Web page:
In 1866 two Watertown brickyards employed 109 mainly seasonal workers, more than any other industry except the St. Paul Railroad.  They produced ten million bricks each year and exported seven million.  Visible reminders of this once thriving industry are the downtown brick buildings, the hundreds of brick houses scattered throughout the city and the two little lakes near the south end of Third Street.  They were once filled with the clay used in making bricks.  Mr. O. E. Carlson operated the last brickyard in Watertown between 1925 and 1935, with an annual production of three million bricks.  The use of cement blocks in the construction industry made such inroads into the brick business that Wisconsin, which once had 30 brickyards, now has only one at Oakfield, near Fond du Lac.

 

Kiessling, Elmer C., Watertown Remembered (Watertown: Watertown Historical Society), 1976, p 177.

 

1866      OLD SWIMMING HOLE CALLED LAKE OSCALO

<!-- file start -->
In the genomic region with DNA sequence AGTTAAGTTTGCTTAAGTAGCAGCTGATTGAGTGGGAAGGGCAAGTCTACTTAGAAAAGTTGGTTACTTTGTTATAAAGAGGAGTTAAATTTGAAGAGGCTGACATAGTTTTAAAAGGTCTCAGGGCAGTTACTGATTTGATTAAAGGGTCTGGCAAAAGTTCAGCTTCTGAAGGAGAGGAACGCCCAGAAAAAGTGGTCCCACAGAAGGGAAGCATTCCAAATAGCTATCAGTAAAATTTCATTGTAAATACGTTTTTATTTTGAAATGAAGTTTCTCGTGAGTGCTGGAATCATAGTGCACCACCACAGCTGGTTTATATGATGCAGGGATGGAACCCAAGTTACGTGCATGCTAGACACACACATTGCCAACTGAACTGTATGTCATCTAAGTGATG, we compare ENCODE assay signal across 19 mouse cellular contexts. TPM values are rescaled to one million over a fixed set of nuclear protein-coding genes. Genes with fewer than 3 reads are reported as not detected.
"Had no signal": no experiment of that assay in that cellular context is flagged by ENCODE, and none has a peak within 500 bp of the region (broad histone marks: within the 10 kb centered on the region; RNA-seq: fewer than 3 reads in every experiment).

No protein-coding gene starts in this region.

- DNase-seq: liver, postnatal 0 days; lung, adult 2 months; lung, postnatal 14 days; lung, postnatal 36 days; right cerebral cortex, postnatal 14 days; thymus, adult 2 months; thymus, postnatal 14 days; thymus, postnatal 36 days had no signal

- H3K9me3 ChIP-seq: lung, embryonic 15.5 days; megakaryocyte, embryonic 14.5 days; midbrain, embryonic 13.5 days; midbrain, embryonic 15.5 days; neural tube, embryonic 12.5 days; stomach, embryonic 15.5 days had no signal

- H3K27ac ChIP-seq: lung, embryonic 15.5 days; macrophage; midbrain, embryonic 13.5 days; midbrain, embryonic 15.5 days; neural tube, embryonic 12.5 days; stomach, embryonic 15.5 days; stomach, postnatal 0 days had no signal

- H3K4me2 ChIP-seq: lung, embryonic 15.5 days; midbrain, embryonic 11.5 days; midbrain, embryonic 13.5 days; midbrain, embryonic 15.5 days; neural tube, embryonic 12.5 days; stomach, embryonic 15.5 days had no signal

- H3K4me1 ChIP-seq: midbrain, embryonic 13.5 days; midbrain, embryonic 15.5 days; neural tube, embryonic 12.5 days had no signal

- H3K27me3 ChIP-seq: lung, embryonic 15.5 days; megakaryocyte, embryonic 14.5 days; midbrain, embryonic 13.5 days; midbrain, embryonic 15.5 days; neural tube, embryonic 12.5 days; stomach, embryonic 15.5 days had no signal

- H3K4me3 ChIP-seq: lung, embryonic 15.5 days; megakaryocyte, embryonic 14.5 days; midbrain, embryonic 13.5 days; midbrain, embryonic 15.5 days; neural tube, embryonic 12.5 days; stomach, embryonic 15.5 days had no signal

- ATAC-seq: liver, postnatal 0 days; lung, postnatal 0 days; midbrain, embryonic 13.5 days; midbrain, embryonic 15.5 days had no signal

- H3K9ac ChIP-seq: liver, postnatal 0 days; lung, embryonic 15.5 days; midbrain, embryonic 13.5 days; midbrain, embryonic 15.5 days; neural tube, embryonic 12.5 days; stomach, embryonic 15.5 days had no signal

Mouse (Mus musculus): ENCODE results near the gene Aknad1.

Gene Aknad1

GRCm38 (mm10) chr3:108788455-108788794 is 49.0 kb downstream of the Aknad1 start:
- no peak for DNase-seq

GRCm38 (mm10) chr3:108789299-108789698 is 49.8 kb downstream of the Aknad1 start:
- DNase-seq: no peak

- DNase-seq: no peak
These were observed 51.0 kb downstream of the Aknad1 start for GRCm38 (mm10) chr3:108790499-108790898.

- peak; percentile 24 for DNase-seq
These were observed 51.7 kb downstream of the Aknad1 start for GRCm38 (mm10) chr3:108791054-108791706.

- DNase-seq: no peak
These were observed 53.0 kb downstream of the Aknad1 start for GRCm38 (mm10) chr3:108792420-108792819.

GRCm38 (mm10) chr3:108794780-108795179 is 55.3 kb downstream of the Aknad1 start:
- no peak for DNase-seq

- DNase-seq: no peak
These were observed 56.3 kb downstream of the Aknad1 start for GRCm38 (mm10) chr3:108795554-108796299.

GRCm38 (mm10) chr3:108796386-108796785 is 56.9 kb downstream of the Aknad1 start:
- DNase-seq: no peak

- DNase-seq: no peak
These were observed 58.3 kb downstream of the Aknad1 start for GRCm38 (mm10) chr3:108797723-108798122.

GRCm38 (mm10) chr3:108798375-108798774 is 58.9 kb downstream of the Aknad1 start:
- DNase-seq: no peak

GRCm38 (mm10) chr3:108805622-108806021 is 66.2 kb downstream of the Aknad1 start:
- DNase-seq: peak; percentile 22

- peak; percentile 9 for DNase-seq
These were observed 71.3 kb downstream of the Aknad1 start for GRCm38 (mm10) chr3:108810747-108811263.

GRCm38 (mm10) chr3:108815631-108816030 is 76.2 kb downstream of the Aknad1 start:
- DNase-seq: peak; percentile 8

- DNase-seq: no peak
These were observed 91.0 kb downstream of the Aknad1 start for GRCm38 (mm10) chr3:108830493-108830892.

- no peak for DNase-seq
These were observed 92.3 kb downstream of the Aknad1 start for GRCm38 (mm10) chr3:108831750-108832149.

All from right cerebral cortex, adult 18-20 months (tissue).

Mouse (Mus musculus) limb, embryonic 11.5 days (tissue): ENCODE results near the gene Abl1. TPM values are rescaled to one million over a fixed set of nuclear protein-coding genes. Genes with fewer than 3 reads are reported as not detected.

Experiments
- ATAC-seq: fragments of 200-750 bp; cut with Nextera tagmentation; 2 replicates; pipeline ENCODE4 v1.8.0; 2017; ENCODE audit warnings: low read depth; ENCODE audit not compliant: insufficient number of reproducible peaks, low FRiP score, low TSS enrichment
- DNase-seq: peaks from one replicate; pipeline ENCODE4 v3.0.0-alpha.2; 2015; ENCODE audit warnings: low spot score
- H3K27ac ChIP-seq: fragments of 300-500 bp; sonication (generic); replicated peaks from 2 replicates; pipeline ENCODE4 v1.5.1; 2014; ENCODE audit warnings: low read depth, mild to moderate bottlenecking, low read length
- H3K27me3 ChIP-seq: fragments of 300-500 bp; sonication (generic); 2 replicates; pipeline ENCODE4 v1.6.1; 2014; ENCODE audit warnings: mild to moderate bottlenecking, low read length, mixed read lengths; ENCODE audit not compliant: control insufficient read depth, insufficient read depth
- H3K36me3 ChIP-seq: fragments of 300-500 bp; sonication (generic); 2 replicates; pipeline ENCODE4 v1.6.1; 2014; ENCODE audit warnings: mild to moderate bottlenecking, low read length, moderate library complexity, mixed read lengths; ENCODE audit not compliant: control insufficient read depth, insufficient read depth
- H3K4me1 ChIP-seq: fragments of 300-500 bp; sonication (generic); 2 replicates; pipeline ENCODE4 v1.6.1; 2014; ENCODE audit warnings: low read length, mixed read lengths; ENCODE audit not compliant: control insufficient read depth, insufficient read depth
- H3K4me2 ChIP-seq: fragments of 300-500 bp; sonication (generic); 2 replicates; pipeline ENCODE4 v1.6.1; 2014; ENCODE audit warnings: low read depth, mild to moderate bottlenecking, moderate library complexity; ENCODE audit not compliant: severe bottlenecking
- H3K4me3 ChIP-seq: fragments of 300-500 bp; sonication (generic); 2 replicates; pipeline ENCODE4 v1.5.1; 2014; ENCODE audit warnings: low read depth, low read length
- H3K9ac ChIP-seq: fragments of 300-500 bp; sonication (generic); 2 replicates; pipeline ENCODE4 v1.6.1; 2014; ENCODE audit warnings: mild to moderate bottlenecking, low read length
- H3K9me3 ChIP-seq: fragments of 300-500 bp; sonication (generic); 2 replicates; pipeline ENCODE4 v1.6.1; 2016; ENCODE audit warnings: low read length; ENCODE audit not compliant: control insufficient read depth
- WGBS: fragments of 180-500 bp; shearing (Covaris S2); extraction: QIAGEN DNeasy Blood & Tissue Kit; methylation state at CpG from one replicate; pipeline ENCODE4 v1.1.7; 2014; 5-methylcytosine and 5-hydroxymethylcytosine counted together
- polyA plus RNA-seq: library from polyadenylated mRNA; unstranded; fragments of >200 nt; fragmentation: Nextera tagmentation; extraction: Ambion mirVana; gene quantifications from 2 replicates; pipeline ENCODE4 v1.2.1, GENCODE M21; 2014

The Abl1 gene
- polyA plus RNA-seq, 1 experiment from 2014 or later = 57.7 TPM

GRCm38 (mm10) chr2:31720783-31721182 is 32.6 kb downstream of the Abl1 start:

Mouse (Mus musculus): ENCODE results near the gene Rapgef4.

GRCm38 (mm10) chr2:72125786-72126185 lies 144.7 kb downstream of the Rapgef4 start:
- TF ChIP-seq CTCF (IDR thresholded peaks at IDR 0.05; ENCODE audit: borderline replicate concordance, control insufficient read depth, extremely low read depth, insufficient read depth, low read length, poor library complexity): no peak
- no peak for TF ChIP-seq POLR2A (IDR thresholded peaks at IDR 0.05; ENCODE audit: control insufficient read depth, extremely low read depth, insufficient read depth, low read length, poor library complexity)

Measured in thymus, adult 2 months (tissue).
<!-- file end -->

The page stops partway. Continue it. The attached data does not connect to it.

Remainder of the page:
The old swimming hole called Lake Oscalo.  Back in 1866, when the old brick yard was digging clay to make bricks, the pit filled up with sparkling spring water from the many springs.  This water furnished a wonderful swimming hole for many old timers who will remember the happy days at the old clay quarry in the seventh ward.  In 1936 Mr. and Mrs. Oscar E. Carlson purchased the brick yard property and made this portion of their land a beauty spot for many of their friends who enjoy swimming, fishing, and picnicking. 

 

Lake Oscalo was named after Oscar and Loda Carlson and was registered with the State Conservation Dept under that name.  Today Lake Victoria.  Loda Carlson was a corsetiere.

 

 

1888

ADVERTISEMENT, Cordes & Co.

  

 

1889

Joseph Terbrueggan, W. J. Toussaint and L. H. Cordes established the Watertown Electric Light plant; disposed of in 1906 to the John I. Beggs interests.

 

1894

05 11       L. H. CORDES & Co. began making brick at their brick yards in the 7th ward on Monday with a force of 75 men.   WG

 

1900

01 30       WATERTOWN BRICK AND LIMBURGER CHEESE